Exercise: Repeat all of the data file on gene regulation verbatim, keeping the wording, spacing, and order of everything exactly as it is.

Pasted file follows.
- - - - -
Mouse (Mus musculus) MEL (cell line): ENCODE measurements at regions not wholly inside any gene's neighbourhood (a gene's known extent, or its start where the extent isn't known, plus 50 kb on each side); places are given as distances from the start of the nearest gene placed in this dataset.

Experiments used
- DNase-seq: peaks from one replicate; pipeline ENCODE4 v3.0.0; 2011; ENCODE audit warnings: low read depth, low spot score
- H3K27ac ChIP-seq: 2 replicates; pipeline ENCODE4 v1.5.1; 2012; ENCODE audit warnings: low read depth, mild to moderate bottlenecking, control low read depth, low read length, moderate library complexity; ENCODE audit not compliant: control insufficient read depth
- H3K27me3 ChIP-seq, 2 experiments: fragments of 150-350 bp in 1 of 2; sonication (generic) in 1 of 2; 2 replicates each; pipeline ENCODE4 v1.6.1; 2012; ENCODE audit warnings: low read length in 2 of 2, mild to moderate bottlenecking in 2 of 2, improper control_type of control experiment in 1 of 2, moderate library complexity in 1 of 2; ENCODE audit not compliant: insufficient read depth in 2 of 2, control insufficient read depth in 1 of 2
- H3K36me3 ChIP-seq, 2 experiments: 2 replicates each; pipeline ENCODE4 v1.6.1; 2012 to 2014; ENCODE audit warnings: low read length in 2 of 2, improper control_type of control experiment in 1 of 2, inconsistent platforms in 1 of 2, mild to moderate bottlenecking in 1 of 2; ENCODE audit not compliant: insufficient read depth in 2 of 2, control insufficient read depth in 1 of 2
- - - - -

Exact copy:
Mouse (Mus musculus) MEL (cell line): ENCODE measurements at regions not wholly inside any gene's neighbourhood (a gene's known extent, or its start where the extent isn't known, plus 50 kb on each side); places are given as distances from the start of the nearest gene placed in this dataset.

Experiments used
- DNase-seq: peaks from one replicate; pipeline ENCODE4 v3.0.0; 2011; ENCODE audit warnings: low read depth, low spot score
- H3K27ac ChIP-seq: 2 replicates; pipeline ENCODE4 v1.5.1; 2012; ENCODE audit warnings: low read depth, mild to moderate bottlenecking, control low read depth, low read length, moderate library complexity; ENCODE audit not compliant: control insufficient read depth
- H3K27me3 ChIP-seq, 2 experiments: fragments of 150-350 bp in 1 of 2; sonication (generic) in 1 of 2; 2 replicates each; pipeline ENCODE4 v1.6.1; 2012; ENCODE audit warnings: low read length in 2 of 2, mild to moderate bottlenecking in 2 of 2, improper control_type of control experiment in 1 of 2, moderate library complexity in 1 of 2; ENCODE audit not compliant: insufficient read depth in 2 of 2, control insufficient read depth in 1 of 2
- H3K36me3 ChIP-seq, 2 experiments: 2 replicates each; pipeline ENCODE4 v1.6.1; 2012 to 2014; ENCODE audit warnings: low read length in 2 of 2, improper control_type of control experiment in 1 of 2, inconsistent platforms in 1 of 2, mild to moderate bottlenecking in 1 of 2; ENCODE audit not compliant: insufficient read depth in 2 of 2, control insufficient read depth in 1 of 2